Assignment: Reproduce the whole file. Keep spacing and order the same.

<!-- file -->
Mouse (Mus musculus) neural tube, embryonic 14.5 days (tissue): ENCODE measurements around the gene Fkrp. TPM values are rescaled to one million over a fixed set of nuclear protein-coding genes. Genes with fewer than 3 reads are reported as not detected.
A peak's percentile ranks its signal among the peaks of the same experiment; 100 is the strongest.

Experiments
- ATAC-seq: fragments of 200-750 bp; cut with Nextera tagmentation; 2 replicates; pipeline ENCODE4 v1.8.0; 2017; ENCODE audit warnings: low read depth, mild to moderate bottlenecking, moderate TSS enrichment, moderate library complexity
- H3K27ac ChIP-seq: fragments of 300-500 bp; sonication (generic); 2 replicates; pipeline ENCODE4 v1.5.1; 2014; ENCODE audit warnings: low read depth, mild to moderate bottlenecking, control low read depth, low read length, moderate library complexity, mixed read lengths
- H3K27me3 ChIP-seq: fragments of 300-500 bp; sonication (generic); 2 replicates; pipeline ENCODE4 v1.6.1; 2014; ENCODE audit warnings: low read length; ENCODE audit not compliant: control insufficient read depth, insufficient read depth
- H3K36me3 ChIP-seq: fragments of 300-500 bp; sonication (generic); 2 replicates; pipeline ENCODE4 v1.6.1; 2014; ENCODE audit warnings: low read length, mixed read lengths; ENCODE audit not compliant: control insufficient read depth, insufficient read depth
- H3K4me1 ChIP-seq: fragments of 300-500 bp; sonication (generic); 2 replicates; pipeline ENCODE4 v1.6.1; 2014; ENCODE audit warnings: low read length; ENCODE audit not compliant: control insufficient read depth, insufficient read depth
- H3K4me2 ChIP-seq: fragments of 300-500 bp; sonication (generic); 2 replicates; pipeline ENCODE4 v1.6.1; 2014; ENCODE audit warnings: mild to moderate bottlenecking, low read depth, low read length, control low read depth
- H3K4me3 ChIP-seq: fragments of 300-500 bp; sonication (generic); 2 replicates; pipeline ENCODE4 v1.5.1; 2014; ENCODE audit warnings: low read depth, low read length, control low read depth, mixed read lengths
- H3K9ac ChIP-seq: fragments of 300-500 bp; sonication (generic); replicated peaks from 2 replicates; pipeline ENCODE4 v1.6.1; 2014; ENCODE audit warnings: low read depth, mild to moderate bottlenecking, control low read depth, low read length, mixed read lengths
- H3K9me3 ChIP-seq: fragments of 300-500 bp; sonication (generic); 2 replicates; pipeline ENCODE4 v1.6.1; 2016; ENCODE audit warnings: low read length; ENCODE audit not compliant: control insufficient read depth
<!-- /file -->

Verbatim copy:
Mouse (Mus musculus) neural tube, embryonic 14.5 days (tissue): ENCODE measurements around the gene Fkrp. TPM values are rescaled to one million over a fixed set of nuclear protein-coding genes. Genes with fewer than 3 reads are reported as not detected.
A peak's percentile ranks its signal among the peaks of the same experiment; 100 is the strongest.

Experiments
- ATAC-seq: fragments of 200-750 bp; cut with Nextera tagmentation; 2 replicates; pipeline ENCODE4 v1.8.0; 2017; ENCODE audit warnings: low read depth, mild to moderate bottlenecking, moderate TSS enrichment, moderate library complexity
- H3K27ac ChIP-seq: fragments of 300-500 bp; sonication (generic); 2 replicates; pipeline ENCODE4 v1.5.1; 2014; ENCODE audit warnings: low read depth, mild to moderate bottlenecking, control low read depth, low read length, moderate library complexity, mixed read lengths
- H3K27me3 ChIP-seq: fragments of 300-500 bp; sonication (generic); 2 replicates; pipeline ENCODE4 v1.6.1; 2014; ENCODE audit warnings: low read length; ENCODE audit not compliant: control insufficient read depth, insufficient read depth
- H3K36me3 ChIP-seq: fragments of 300-500 bp; sonication (generic); 2 replicates; pipeline ENCODE4 v1.6.1; 2014; ENCODE audit warnings: low read length, mixed read lengths; ENCODE audit not compliant: control insufficient read depth, insufficient read depth
- H3K4me1 ChIP-seq: fragments of 300-500 bp; sonication (generic); 2 replicates; pipeline ENCODE4 v1.6.1; 2014; ENCODE audit warnings: low read length; ENCODE audit not compliant: control insufficient read depth, insufficient read depth
- H3K4me2 ChIP-seq: fragments of 300-500 bp; sonication (generic); 2 replicates; pipeline ENCODE4 v1.6.1; 2014; ENCODE audit warnings: mild to moderate bottlenecking, low read depth, low read length, control low read depth
- H3K4me3 ChIP-seq: fragments of 300-500 bp; sonication (generic); 2 replicates; pipeline ENCODE4 v1.5.1; 2014; ENCODE audit warnings: low read depth, low read length, control low read depth, mixed read lengths
- H3K9ac ChIP-seq: fragments of 300-500 bp; sonication (generic); replicated peaks from 2 replicates; pipeline ENCODE4 v1.6.1; 2014; ENCODE audit warnings: low read depth, mild to moderate bottlenecking, control low read depth, low read length, mixed read lengths
- H3K9me3 ChIP-seq: fragments of 300-500 bp; sonication (generic); 2 replicates; pipeline ENCODE4 v1.6.1; 2016; ENCODE audit warnings: low read length; ENCODE audit not compliant: control insufficient read depth